Aldermen have also been vocal in their frustration with the department’s tree-trimming services, saying requests can be backlogged by up to a year before city forestry workers tend to them.

    Ald. Greg Mitchell (7) introduced an ordinance (O2021-4125) last month to crack down on illegal weeds in vacant lots by lowering the required threshold for removal to six inches, down from the existing 10 inches. Mitchell also introduced an ordinance (O2021-4124) that would require city forestry officials to remove “damaged, diseased or dangerous” trees upon the request of aldermen or their ward superintendents.

    Lightfoot has called as part of her Chicago Recovery Plan to set aside $46 million in federal American Rescue Plan dollars for the city to add 15,000 trees annually and create jobs for tree planting and maintenance.

    Leaders of the city’s Bureau of Forestry, a division of streets and sanitation, have told aldermen during the past year that forestry workers are removing trees faster than they can be planted, due in part a lack in funding and a shortage of employees.

    While Lightfoot’s proposed 2022 spending plan increases from $18.5 million to $20.5 million the Corporate Fund money allocated to forestry bureau, it cuts the bureau’s number of full-time positions from 200 to 192.

    Conservationists raised concerns last month over who would plant the trees and who would be responsible for maintaining them.

    Related: Lightfoot says neighborhoods 'desperately need’ her plan for 75K new trees — but keeping them alive is just as hard, conservationists say.

    Tuesday will mark the first budget hearing helmed by Comm. Cole Stallard, who took over as head of the department this summer following the retirement of John Tully.

    The hearing will come months after Inspector General Joseph Ferguson pushed to change city rules so that aldermen are no longer allowed to directly hire the ward superintendents who oversee streets and sanitation operations on their own turf. Aldermen resisted, and Lightfoot backed them up, arguing the position is senior enough to be exempt from the city’s rigid Shakman Decree hiring rules.

    Related: City moves to strip aldermen’s powers to pick ward superintendents, setting up City Council clash

    Business Affairs and Consumer Protection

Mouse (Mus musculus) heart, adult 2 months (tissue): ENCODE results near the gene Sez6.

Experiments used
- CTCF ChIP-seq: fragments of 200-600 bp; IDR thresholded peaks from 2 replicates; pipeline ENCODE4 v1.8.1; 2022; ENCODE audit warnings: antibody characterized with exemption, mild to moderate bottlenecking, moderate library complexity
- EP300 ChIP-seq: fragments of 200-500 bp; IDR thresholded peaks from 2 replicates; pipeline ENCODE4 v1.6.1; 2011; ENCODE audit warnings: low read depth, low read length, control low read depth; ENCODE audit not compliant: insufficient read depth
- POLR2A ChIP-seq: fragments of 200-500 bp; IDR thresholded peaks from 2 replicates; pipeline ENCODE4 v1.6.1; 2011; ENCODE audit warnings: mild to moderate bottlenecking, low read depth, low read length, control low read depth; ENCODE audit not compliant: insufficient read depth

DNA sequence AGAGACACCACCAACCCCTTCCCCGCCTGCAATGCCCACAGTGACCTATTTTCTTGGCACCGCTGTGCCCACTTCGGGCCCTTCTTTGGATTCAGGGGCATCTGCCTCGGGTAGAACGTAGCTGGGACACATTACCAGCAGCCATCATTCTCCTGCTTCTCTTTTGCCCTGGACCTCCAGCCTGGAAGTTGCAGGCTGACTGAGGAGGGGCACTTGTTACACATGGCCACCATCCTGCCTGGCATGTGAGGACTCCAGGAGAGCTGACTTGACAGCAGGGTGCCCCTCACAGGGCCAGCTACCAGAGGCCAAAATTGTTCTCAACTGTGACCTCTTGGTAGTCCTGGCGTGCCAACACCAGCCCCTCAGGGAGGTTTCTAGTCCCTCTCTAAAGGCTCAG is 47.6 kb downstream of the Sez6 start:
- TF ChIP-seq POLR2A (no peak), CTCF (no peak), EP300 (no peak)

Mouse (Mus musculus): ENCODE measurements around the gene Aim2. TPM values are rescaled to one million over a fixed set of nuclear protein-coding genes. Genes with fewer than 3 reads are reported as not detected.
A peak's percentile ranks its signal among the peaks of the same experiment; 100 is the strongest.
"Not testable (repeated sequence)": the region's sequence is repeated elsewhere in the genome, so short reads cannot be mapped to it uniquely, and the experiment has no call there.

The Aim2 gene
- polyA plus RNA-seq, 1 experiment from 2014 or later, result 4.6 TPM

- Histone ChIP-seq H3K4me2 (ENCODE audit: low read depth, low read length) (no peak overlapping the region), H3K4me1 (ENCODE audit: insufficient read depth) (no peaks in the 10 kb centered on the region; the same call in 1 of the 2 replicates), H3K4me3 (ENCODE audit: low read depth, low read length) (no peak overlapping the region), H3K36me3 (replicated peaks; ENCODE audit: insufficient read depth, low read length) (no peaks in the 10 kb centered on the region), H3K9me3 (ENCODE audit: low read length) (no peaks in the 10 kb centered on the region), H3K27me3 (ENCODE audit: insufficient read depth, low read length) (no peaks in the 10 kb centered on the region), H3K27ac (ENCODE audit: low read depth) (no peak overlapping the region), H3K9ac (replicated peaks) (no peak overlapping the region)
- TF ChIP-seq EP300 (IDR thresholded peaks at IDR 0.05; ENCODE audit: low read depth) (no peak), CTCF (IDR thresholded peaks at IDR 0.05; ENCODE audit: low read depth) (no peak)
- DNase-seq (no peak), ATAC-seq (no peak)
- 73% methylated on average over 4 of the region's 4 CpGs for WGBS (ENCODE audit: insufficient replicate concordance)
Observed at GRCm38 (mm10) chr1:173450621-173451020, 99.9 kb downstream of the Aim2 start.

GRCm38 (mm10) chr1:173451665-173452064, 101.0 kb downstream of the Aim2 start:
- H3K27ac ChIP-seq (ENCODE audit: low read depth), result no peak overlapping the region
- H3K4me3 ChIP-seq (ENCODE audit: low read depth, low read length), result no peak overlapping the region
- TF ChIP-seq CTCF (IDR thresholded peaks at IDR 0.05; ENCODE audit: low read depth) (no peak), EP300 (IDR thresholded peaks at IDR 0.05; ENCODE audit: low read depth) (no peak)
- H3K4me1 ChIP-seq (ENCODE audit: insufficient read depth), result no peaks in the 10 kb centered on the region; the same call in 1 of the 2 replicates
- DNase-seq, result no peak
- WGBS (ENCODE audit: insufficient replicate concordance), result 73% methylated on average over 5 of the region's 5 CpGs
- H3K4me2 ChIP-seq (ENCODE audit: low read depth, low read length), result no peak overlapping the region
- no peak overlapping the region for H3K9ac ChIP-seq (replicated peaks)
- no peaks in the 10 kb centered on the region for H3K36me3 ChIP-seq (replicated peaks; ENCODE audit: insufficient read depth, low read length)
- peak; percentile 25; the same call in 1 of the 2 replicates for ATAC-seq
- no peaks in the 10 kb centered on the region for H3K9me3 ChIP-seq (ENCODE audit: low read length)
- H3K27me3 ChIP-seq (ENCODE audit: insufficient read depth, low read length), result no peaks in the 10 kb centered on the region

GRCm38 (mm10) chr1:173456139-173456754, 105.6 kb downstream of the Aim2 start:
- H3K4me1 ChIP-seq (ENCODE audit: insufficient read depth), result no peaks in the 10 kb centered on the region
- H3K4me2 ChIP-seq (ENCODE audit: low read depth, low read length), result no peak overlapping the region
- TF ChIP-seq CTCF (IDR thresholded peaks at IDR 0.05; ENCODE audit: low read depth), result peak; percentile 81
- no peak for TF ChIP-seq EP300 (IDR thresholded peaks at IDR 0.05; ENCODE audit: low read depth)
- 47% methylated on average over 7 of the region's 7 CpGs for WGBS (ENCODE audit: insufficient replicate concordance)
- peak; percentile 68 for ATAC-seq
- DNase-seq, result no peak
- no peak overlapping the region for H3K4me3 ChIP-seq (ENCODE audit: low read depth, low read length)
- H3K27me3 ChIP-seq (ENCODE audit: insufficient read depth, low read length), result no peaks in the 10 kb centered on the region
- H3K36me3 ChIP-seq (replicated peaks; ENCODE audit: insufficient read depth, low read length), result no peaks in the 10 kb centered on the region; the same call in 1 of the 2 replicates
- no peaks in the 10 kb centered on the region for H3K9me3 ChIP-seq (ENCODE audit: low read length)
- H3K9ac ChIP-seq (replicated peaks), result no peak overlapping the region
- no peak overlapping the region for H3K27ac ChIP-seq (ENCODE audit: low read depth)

The COVID-19 pandemic amplified the role of the Department of Business Affairs and Consumer Protection last year, as the city worked to simultaneously keep struggling businesses alive while cracking down on bars and restaurants that flouted masking or distancing rules.

    The department has since lost long-time Comm. Rosa Escareño, who stepped down from the role earlier this year. Department First Deputy Comm. Kenneth Meyer, who has served as acting commissioner since August, is in line to represent the department and its nearly 200 staffers during Tuesday’s hearing.

    Lightfoot’s proposal puts the department in line for about a 1 percent spending increase and 13 additional full-time employee slots next year, bringing the position headcount to 197. The increase still does not bring the department back to its pre-pandemic strength; it was allocated 201 employee slots in the 2020 budget plan.

    Related: Business Affairs commissioner vows to ‘do more with less’ among shrinking budget for investigators

    The department’s responsibilities and relationship with the City Council are set to evolve during the course of the next year as various provisions of Lightfoot’s “Chi Biz Strong” ordinance (O2021-2183) go into effect. Among dozens of other business deregulation measures, the ordinance sets Jan. 1 as the deadline for the department to begin approving “public way use” permit applications itself instead of relying on the City Council for each approval. Following pushback from the council, the department will be required to score approval from each local aldermen before stamping a permit.